repulse

verb
re·​pulse | \ ri-ˈpəls How to pronounce repulse (audio) \
repulsed; repulsing

Definition of repulse

 (Entry 1 of 2)

transitive verb

1 : to drive or beat back : repel
2 : to repel by discourtesy, coldness, or denial
3 : to cause repulsion in

repulse

noun

Definition of repulse (Entry 2 of 2)

2 : the action of repelling an attacker : the fact of being repelled

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Synonyms & Antonyms for repulse

Synonyms: Verb

Synonyms: Noun

Antonyms: Noun

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Examples of repulse in a Sentence

Verb The troops repulsed the attack. I was repulsed by the movie's violence. The moldy bread repulsed him. He repulsed all attempts to help him. Noun the waiter's incredibly rude repulse of our polite request for a better table—one that wasn't right next to the kitchen—prompted us to walk out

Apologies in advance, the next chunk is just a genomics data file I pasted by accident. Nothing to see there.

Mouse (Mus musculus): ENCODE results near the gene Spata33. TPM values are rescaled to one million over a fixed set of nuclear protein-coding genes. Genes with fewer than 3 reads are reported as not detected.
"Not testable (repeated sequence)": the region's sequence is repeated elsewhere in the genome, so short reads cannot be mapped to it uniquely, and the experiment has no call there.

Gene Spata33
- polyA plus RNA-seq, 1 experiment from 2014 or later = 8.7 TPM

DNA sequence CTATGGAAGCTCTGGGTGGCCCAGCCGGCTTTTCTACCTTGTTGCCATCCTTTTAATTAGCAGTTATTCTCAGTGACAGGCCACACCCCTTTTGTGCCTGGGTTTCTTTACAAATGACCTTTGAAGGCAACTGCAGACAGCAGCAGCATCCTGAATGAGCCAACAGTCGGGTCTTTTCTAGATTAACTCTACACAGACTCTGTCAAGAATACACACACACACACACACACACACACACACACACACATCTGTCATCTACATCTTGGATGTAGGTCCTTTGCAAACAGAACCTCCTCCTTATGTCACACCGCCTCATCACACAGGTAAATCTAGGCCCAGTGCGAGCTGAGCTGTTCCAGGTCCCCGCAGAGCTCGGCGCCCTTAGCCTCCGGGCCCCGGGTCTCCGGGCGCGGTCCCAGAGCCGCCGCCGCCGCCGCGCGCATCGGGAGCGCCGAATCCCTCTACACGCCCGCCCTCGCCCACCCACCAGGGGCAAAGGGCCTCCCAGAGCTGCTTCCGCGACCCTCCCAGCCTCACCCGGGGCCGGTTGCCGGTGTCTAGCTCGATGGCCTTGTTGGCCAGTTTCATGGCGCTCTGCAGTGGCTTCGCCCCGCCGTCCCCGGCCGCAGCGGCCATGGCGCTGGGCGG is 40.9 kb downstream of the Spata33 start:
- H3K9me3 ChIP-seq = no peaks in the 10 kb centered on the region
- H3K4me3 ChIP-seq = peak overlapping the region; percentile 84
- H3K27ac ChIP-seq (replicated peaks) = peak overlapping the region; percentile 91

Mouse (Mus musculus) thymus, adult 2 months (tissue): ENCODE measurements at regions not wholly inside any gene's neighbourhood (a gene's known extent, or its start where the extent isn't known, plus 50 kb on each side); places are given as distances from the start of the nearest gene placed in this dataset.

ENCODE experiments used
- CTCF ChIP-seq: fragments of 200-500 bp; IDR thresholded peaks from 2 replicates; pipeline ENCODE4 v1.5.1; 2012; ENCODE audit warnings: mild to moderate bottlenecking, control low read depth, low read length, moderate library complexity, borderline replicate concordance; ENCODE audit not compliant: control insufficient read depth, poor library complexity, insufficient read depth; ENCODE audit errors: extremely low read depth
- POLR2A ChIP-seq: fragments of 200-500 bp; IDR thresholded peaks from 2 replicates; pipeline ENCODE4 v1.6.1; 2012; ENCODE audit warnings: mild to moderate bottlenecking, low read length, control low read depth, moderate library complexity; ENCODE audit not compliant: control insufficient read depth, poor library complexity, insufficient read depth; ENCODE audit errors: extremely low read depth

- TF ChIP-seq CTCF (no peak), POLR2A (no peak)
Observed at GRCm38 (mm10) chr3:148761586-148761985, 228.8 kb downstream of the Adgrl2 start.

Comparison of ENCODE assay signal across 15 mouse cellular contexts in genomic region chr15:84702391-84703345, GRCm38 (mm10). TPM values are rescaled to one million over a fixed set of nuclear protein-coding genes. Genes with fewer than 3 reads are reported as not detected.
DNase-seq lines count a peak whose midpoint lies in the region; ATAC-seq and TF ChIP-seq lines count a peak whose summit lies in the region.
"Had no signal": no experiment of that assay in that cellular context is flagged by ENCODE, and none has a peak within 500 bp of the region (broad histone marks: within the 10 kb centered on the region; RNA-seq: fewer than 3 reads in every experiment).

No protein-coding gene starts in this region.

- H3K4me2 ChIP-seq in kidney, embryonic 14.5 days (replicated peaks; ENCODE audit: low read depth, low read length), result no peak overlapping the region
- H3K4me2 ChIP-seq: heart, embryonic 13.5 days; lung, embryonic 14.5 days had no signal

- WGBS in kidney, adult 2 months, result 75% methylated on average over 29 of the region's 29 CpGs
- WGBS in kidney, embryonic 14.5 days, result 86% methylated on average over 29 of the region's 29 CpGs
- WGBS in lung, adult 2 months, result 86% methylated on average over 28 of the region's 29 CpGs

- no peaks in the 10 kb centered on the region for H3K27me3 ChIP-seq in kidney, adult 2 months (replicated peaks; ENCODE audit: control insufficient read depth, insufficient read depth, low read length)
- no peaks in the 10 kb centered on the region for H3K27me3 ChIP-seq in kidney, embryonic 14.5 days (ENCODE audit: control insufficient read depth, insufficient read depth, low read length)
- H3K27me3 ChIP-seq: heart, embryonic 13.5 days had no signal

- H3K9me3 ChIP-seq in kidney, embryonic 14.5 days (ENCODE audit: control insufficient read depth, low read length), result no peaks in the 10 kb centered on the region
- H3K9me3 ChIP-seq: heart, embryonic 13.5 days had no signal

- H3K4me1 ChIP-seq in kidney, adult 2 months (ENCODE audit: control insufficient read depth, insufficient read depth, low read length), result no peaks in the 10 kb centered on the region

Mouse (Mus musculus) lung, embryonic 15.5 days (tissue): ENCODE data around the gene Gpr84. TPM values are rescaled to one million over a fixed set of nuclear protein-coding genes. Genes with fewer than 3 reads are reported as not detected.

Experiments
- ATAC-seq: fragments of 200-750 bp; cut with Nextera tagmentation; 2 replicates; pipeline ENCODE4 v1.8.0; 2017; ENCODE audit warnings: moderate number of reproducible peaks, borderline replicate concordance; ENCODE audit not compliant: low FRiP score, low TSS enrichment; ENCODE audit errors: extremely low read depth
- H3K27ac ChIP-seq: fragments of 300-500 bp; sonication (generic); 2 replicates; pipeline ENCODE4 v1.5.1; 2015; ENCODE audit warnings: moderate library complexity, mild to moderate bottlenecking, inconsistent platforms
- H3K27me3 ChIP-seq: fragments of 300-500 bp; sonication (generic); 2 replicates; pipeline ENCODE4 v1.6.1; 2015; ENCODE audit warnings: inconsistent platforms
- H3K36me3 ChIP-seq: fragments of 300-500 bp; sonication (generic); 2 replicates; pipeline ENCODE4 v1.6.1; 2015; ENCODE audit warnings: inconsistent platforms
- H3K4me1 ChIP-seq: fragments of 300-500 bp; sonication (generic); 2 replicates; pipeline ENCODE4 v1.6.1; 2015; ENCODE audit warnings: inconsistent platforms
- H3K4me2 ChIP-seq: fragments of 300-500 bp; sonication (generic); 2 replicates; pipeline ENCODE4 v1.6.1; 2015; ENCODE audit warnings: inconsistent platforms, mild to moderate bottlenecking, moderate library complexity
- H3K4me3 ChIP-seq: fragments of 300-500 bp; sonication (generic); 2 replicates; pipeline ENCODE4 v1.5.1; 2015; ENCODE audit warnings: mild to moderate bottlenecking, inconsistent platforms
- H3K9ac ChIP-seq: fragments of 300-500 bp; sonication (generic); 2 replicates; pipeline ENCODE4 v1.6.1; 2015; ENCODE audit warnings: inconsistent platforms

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Recent Examples on the Web: Verb The pandemic in 2020 has held a mirror to Christianity, just as the epidemics of antiquity did, but today’s reflection carries the potential to repulse rather than attract. Michael Luo, The New Yorker, "An Advent Lament in the Pandemic," 20 Dec. 2020 Michael Bloomberg, then mayor of the Big Apple, commissioned McKinsey to study how his city could repulse the attack in 2007. The Economist, "Financial services What Brexit will do to the City of London," 24 Oct. 2020 For example, the odor of a strong-smelling food could remind one sniffer of family and home—and repulse another who has never encountered it. Popular Science, "What Makes Things Stink?," 18 Sep. 2020 We are completely repulsed by the actions of these individuals and offer our support of those who were subject to or in any way impacted by it. Tanya A. Christian, Essence, "White Supremacists Hack Virtual Social Gathering For Black Students," 27 Apr. 2020 In 1916, during World War I, the 10-month Battle of Verdun ended with French troops succeeding in repulsing a major German offensive. BostonGlobe.com, "You're using a browser set to private or incognito mode.," 19 Dec. 2019 In 1896 Ethiopian forces had repulsed Italian invaders at the Battle of Adwa. Colin Grant, The New York Review of Books, "The Women’s War," 8 Apr. 2020 The Confederates, who had been entrenched, repulsed the first assault here but withdrew after another day of fighting. John Hanc, New York Times, "Where Civil War Soldiers Will March Again," 9 Mar. 2020 In fact, the U.S. military and its South Vietnamese allies were winning at the tactical level, repulsing the attacks, killing tens of thousands of Viet Cong fighters. Joel Achenbach, Washington Post, "Did the news media, led by Walter Cronkite, lose the war in Vietnam?," 25 May 2018 Recent Examples on the Web: Noun Stories about chemical and biological weapons are often oversold, for the same reason stories of cannibalistic serial killers are: Peculiar forms of murder repulse and excite us, and old-fashioned forms do not. Washington Post, "What Assad’s chemical weapons really accomplished," 19 Feb. 2021 Yet Mr Trump’s decision to change course represents neither a disastrous retreat nor a major moral repulse. The Economist, "A blot against America," 23 June 2018 After another great inwash of Hispanics, peaking during the late 1990s at around 750,000 arrivals a year, a repulse was inevitable. The Economist, "LexingtonHostility to immigration used to be found in both parties," 18 Jan. 2018 Fog stalled airborne reinforcements to British forces at Arnhem in 1944, contributing to the German repulse of a major Allied initiative. Victor Davis Hanson, National Review, "The Deadly Cost of Mutual Misunderstanding," 18 Oct. 2017 Valerian wheezes to a close and then gives us a sloppy, oafish grin, one that, much like an ugly dog, both endears and repulses. Jillian Selzer, Cosmopolitan, "The 12 Meanest Things Critics Are Saying About Valerian," 24 July 2017 Valerian wheezes to a close and then gives us a sloppy, oafish grin, one that, much like an ugly dog, both endears and repulses. Jillian Selzer, Cosmopolitan, "The 12 Meanest Things Critics Are Saying About Valerian," 24 July 2017 Valerian wheezes to a close and then gives us a sloppy, oafish grin, one that, much like an ugly dog, both endears and repulses. Richard Lawson, HWD, "Valerian and the City of a Thousand Planets Is an Endearing, Eye-Popping Mess," 18 July 2017 Valerian wheezes to a close and then gives us a sloppy, oafish grin, one that, much like an ugly dog, both endears and repulses. Richard Lawson, vanityfair.com, "Valerian and the City of a Thousand Planets Is an Endearing, Eye-Popping Mess," 18 July 2017